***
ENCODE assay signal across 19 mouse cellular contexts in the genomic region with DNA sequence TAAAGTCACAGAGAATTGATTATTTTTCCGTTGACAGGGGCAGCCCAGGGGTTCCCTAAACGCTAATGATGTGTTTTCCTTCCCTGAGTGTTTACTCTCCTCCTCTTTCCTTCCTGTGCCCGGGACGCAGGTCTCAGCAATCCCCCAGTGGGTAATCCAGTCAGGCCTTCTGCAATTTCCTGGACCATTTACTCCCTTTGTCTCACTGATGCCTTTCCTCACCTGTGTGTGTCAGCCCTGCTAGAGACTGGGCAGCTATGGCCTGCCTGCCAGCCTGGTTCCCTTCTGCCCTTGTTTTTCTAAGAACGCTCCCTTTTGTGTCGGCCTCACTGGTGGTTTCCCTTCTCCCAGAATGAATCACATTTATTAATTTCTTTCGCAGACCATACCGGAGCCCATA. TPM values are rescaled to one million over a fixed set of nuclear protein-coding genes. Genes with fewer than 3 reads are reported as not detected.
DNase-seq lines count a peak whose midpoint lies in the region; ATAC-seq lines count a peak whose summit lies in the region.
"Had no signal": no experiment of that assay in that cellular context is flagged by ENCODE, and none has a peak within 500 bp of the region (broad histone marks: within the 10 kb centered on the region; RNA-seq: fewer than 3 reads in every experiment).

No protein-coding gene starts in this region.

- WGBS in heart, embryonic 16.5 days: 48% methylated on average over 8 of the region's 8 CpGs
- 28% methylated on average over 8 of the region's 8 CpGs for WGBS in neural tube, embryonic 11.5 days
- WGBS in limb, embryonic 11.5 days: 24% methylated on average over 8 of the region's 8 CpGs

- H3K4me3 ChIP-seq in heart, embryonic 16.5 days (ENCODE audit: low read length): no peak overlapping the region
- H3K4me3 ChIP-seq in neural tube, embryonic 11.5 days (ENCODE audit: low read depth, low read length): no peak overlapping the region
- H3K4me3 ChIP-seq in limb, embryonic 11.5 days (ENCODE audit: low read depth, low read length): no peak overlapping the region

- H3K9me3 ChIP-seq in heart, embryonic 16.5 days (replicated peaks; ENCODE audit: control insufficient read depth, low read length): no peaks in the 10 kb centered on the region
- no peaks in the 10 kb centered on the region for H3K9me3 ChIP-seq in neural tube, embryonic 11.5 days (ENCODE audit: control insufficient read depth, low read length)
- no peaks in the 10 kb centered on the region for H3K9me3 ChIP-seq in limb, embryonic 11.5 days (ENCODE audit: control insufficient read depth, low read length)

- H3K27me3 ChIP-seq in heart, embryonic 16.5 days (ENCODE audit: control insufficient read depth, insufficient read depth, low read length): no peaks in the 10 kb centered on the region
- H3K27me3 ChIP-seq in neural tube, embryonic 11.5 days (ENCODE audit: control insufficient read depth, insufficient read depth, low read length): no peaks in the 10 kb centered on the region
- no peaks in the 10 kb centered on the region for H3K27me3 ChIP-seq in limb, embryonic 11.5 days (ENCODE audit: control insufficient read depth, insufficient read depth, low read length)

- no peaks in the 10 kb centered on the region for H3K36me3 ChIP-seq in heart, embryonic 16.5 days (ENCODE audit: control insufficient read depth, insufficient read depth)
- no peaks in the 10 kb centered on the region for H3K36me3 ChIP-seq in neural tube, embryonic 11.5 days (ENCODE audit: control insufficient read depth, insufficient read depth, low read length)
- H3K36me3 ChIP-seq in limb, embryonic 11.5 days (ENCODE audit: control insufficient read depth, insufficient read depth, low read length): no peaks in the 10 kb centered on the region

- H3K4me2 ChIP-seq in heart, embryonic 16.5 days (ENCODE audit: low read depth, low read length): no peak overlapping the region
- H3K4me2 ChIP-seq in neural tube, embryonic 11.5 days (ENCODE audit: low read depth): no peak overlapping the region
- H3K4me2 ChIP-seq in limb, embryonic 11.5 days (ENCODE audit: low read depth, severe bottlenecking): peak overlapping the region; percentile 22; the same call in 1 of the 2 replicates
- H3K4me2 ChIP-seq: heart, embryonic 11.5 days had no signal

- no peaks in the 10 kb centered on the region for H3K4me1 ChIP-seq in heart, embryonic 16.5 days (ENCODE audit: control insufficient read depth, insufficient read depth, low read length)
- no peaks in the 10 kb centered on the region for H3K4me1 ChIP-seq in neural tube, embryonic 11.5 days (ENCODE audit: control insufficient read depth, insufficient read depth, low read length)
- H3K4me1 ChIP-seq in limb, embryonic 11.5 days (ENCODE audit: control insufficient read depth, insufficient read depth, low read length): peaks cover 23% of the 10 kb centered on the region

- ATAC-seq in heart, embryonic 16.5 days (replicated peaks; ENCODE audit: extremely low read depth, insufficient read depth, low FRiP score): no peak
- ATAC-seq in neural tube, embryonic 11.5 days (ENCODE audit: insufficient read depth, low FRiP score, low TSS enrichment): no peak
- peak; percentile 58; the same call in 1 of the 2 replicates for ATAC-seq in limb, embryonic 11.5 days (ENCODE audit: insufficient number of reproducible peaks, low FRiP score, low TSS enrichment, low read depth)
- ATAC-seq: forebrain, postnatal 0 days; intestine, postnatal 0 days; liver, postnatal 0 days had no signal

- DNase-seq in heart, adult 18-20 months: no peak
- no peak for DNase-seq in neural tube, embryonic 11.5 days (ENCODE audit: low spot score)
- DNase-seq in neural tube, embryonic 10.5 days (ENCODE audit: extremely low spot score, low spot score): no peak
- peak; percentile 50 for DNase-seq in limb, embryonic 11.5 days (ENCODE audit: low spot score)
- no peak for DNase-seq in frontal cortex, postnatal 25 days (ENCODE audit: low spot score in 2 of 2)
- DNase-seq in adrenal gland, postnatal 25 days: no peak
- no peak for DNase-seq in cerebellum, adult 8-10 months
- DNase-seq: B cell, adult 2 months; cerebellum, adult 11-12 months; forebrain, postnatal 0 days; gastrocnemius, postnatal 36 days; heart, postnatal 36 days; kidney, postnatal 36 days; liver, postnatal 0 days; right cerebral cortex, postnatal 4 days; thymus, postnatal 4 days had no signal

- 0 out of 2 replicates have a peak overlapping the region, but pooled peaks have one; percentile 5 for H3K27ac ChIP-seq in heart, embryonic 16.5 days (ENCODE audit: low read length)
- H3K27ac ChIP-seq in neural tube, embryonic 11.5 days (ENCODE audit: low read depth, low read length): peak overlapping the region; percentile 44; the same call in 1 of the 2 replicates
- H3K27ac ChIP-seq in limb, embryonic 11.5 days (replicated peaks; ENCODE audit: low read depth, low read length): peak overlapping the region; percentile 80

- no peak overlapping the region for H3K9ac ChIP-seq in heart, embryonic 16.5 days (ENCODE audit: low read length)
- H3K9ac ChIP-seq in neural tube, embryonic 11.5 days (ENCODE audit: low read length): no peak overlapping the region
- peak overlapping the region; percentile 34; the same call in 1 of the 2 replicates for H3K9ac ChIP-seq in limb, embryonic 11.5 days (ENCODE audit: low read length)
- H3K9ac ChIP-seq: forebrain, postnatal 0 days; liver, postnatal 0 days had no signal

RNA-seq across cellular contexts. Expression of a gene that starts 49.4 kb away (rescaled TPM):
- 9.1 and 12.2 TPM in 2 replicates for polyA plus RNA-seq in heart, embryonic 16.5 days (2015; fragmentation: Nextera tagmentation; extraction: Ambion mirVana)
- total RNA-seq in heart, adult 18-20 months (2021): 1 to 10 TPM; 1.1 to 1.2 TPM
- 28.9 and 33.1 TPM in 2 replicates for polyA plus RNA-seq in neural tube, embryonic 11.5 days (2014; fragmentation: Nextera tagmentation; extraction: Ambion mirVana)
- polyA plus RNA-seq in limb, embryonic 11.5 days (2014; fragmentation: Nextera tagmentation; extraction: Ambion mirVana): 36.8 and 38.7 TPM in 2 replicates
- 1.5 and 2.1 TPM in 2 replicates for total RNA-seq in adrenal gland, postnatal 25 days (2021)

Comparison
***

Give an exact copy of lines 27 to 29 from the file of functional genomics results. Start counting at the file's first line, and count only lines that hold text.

- ATAC-seq in heart, embryonic 16.5 days (replicated peaks; ENCODE audit: extremely low read depth, insufficient read depth, low FRiP score): no peak
- ATAC-seq in neural tube, embryonic 11.5 days (ENCODE audit: insufficient read depth, low FRiP score, low TSS enrichment): no peak
- peak; percentile 58; the same call in 1 of the 2 replicates for ATAC-seq in limb, embryonic 11.5 days (ENCODE audit: insufficient number of reproducible peaks, low FRiP score, low TSS enrichment, low read depth)